Vermont’s Granite Industryby Senator Patrick J. Leahy
Posted on 2013-12-19
LEAHY. Mr. President, I would like to take a few moments to talk
about a unique Vermont asset that recently gained national attention:
the granite industry. Due largely to its versatility, high quality and
immense quantity, granite proved integral to the early economic
development of my home State and continues to play a vital role today.
The people of Barre, VT, have been mining granite since the 1800s, when it was learned that the unusually high quality of the stone found in the town's hillsides was in high demand. This discovery had local and global implications. Granite from the Rock of Ages quarry in Barre was supplied to help construct columns in the Vermont State House that still stand today. Additionally, the art of stone carving that the granite industry created attracted skilled immigrants to Vermont from throughout Europe and Canada. In fact, both my grandfathers were stone carvers in Vermont.
With its museum, tours, and even a sandblasting experience, the Rock of Ages quarry has expanded its offerings to serve as an educational and historical site, attracting visitors from around the world. Recently, the Timberland Boot Company visited the quarry for a photo shoot. They became so enamored by the community and its people that they ended up highlighting the area in a new line of footwear, noting that it was influenced by ``a 150-year-old granite industry that transformed the tiny New England town into an international destination for commerce and art.'' I am very proud of the people of Barre for embracing and preserving the important history and culture the granite industry brought to Vermont. The recognition that the Timberland Boot Company gave to Rock of Ages is well deserved.
I ask that an article printed in The Barre-Montpelier Times Argus on November 26, 2013, ``Marketers find Barre history just the right fit,'' be printed in the Congressional Record.
There being no objection, the material was ordered to be printed in the Record, as follows: [From the Barre-Montpelier Times Argus, Nov. 26, 2013] Marketers Find Barre History Just the Right Fit If you don't think the local granite industry has a story still worth telling, try selling that to the folks at The Timberland Boot Co., who turned what was supposed to be a routine photo shoot at Rock of Ages last year into a multimedia campaign that is very Barre.
``It's pretty impressive,'' Rock of Ages spokeswoman Amanda Pittsley said of the newly launched digital campaign for Timberland's high-end heritage collection.
``Originally, they were just looking for a rugged place to go with their new line of boots,'' Pittsley recalled. ``They were just hoping to use a panoramic of the top of the quarry as an intro to this `mine' of products as far as their industrial boot.'' The photo shoot a year ago turned Quarry Hill into boot hill for a day and a half.
``We literally spent all day carrying around boots,'' she recalled of Rock of Ages' attempt to accommodate a photographer and a creative director interested in making the most out of a texture-rich setting that includes everything from the frequently photographed quarry with its towering derricks to rough-cut granite blocks and weathered railroad tracks.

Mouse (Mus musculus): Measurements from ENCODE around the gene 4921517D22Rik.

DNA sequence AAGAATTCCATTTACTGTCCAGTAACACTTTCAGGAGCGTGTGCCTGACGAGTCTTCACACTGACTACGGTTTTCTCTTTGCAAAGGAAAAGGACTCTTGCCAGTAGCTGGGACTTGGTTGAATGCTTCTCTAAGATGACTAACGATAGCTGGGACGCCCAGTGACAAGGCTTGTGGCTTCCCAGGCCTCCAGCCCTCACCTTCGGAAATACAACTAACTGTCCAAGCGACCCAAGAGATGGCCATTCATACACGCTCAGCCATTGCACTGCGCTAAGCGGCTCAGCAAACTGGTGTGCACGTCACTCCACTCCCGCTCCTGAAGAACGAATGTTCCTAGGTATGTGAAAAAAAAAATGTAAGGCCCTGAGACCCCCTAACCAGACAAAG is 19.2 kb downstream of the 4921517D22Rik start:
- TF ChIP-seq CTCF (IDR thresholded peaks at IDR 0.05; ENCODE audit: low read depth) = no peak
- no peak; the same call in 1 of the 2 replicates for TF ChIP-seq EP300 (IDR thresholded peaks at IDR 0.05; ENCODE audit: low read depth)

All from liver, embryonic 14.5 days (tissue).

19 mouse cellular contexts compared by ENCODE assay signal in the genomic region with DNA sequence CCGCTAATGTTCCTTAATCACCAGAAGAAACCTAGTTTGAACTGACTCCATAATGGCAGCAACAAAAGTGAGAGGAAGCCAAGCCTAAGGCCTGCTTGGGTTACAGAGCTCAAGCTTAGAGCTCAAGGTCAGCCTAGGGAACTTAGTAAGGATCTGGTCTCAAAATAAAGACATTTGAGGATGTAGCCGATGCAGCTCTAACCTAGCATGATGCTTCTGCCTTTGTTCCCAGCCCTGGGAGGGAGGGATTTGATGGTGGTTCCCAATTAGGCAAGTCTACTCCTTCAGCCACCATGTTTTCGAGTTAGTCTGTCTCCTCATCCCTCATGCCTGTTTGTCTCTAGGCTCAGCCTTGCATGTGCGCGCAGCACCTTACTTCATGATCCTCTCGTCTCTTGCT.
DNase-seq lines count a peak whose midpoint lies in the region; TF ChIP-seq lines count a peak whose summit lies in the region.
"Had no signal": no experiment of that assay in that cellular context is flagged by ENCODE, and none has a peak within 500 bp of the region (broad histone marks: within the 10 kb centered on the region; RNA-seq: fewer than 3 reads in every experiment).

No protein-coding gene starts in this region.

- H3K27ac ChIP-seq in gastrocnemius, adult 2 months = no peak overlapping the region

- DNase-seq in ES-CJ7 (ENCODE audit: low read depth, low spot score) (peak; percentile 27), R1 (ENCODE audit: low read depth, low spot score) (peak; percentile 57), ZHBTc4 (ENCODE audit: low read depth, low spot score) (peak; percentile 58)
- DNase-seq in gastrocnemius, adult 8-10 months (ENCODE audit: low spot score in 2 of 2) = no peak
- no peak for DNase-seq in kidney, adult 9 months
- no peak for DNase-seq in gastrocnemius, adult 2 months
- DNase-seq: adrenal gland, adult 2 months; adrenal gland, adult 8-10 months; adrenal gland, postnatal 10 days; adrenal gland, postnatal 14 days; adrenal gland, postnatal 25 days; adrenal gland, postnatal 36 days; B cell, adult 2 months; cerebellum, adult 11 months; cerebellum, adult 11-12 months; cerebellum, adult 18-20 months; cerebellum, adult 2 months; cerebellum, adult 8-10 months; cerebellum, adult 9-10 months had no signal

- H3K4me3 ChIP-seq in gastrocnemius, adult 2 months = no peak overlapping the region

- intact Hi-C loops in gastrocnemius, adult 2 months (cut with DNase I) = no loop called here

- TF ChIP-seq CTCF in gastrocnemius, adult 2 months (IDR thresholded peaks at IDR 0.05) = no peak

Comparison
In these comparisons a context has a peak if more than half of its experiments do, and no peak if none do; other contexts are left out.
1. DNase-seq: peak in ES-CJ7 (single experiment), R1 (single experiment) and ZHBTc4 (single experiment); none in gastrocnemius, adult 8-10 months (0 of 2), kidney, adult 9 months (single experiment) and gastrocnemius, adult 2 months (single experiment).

``They wanted different textures to show behind the boots,'' she said. ``We were just going to be the granite backdrop.'' Or so Pittsley thought until she recently visited http:// abington.timberland.com and learned the photo shoot had ``morphed into an entire product line'' that makes up Timberland's latest Abington Collection--a nod to the company's first incarnation as The Abington Shoe Co.
``The Abington Fall '13 Collection was influenced by the people of Barre, Vt., and a 150 year old granite industry that transformed the tiny New England town into an international destination for commerce and art.'' So says the slick website, which announces a product line that features several styles of boots and a shoe ``designed with the Italian sculptor in mind.'' The site features a collection of historic Barre photographs to go along with the marketing shots that were taken last year, a couple of timelines, and a few video cameos featuring Italian-born granite sculptor Giuliano Cecchinelli.
``Shop the collection that Barre inspired,'' it concludes.
Pittsley was impressed.
``You would have thought we went to them,'' she said.
According to Pittsley, it isn't unusual for Rock of Ages to field photo requests from fashion editors and companies like Lenovo interested in using the quarry as a backdrop, but the company rarely gets to see the end result.
``We're just a site,'' she said.
Pittsley said she never imagined the sort of spread Timberland came up with when the photographer and creative director headed into Barre to see what they might find at the Vermont Granite Museum and the Vermont History Center.
What they found, Pittsley surmised, was a story ready to be told.
``I think they were just overwhelmed with how much information there was,'' she said.
Though they can be purchased online, the boots said to be inspired by the people and the industry that put Barre on the map are available at only two Vermont locations, according to the website: Maven on Cherry Street in Burlington and Manchester Footwear on Main Street in Manchester.